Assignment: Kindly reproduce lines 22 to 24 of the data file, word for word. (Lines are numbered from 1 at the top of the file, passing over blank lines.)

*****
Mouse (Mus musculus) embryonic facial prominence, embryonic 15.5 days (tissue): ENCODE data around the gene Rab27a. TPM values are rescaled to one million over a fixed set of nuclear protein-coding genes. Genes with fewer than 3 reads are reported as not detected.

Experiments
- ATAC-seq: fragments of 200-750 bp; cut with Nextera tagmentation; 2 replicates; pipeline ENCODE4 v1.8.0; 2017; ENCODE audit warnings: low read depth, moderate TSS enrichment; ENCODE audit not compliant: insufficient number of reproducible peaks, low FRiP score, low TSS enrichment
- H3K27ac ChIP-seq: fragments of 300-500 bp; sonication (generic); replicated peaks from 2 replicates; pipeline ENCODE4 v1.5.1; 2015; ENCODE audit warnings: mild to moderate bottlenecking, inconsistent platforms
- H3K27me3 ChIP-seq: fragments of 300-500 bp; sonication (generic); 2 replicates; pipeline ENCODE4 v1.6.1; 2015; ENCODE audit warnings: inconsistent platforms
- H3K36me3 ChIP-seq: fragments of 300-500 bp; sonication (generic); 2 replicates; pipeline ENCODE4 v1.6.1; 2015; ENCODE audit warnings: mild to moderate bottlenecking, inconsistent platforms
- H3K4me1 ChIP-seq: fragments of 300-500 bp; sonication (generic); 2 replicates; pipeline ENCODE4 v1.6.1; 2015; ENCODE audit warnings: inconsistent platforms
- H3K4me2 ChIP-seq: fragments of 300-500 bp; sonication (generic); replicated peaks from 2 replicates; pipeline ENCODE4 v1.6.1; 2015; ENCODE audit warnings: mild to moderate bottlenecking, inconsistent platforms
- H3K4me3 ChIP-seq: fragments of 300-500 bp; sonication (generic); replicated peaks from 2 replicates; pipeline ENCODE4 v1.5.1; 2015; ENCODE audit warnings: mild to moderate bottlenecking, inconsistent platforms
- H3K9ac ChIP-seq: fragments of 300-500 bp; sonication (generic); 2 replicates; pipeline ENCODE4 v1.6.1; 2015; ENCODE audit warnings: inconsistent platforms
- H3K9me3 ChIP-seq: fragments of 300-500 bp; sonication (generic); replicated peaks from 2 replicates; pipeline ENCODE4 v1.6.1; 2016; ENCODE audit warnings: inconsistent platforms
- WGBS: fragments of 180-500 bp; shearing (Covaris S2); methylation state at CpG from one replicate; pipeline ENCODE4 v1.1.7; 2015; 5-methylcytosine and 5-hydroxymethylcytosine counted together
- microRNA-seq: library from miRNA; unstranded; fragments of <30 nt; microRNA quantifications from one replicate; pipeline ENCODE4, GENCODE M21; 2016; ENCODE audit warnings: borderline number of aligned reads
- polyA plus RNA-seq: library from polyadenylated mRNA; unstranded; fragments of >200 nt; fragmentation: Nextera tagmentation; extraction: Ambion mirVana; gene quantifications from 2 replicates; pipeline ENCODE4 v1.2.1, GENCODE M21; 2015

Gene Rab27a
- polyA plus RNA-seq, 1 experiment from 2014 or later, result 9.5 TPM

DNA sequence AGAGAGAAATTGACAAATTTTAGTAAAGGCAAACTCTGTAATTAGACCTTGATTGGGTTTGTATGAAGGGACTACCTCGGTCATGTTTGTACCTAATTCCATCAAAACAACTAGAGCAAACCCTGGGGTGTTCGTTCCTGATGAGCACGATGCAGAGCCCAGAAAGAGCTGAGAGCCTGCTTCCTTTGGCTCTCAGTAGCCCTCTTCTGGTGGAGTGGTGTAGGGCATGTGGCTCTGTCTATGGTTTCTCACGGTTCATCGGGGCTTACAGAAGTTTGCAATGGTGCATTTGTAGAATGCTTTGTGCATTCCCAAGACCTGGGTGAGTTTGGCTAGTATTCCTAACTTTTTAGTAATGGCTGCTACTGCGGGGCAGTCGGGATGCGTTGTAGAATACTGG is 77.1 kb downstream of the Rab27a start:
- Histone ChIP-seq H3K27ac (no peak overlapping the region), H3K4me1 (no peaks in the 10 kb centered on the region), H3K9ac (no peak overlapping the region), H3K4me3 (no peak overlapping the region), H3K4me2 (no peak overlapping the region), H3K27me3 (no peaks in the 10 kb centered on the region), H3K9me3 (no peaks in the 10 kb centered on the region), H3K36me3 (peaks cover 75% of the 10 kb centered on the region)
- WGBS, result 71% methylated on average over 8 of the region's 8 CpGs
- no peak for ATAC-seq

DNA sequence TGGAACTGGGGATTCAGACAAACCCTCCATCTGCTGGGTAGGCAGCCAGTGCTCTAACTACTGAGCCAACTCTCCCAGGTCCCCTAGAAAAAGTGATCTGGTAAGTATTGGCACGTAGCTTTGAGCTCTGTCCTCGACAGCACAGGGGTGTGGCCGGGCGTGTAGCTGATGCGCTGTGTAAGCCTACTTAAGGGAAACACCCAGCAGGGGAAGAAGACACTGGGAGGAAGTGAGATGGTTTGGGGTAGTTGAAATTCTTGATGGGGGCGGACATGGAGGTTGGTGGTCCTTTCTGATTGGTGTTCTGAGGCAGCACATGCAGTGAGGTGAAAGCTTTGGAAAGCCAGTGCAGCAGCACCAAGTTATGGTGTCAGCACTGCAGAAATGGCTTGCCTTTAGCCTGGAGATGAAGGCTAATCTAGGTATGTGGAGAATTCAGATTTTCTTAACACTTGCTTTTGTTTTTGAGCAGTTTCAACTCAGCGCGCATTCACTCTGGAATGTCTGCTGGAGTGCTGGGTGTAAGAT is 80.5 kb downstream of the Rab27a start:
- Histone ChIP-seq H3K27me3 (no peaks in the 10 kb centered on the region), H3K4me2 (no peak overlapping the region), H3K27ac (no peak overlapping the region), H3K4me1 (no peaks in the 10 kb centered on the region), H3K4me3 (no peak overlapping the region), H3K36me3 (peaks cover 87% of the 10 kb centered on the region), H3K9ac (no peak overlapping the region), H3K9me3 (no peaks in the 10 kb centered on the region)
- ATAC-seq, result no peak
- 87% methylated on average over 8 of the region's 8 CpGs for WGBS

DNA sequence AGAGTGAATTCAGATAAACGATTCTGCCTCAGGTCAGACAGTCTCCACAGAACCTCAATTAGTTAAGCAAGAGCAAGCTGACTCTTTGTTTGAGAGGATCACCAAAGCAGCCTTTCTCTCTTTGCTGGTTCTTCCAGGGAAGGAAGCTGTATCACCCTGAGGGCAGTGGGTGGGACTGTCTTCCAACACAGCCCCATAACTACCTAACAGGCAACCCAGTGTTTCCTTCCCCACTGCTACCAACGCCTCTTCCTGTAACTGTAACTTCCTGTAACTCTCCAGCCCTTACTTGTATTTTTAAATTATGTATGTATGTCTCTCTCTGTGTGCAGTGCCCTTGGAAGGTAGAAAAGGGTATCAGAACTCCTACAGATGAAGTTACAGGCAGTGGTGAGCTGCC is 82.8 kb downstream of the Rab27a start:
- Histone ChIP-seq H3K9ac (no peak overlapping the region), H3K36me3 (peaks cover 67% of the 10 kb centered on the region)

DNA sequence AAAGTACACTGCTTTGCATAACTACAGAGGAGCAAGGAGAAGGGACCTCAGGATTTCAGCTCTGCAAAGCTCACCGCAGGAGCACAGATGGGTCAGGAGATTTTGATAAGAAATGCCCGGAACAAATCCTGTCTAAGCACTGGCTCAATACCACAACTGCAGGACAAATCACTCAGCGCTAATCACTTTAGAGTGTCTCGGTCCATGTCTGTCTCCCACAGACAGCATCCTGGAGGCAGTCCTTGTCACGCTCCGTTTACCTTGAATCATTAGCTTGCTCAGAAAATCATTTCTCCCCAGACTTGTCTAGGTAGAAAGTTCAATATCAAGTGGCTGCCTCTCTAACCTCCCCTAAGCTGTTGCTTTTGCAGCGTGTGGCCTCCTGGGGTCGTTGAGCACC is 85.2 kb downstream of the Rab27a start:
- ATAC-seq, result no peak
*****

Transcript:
- Histone ChIP-seq H3K27me3 (no peaks in the 10 kb centered on the region), H3K4me2 (no peak overlapping the region), H3K27ac (no peak overlapping the region), H3K4me1 (no peaks in the 10 kb centered on the region), H3K4me3 (no peak overlapping the region), H3K36me3 (peaks cover 87% of the 10 kb centered on the region), H3K9ac (no peak overlapping the region), H3K9me3 (no peaks in the 10 kb centered on the region)
- ATAC-seq, result no peak
- 87% methylated on average over 8 of the region's 8 CpGs for WGBS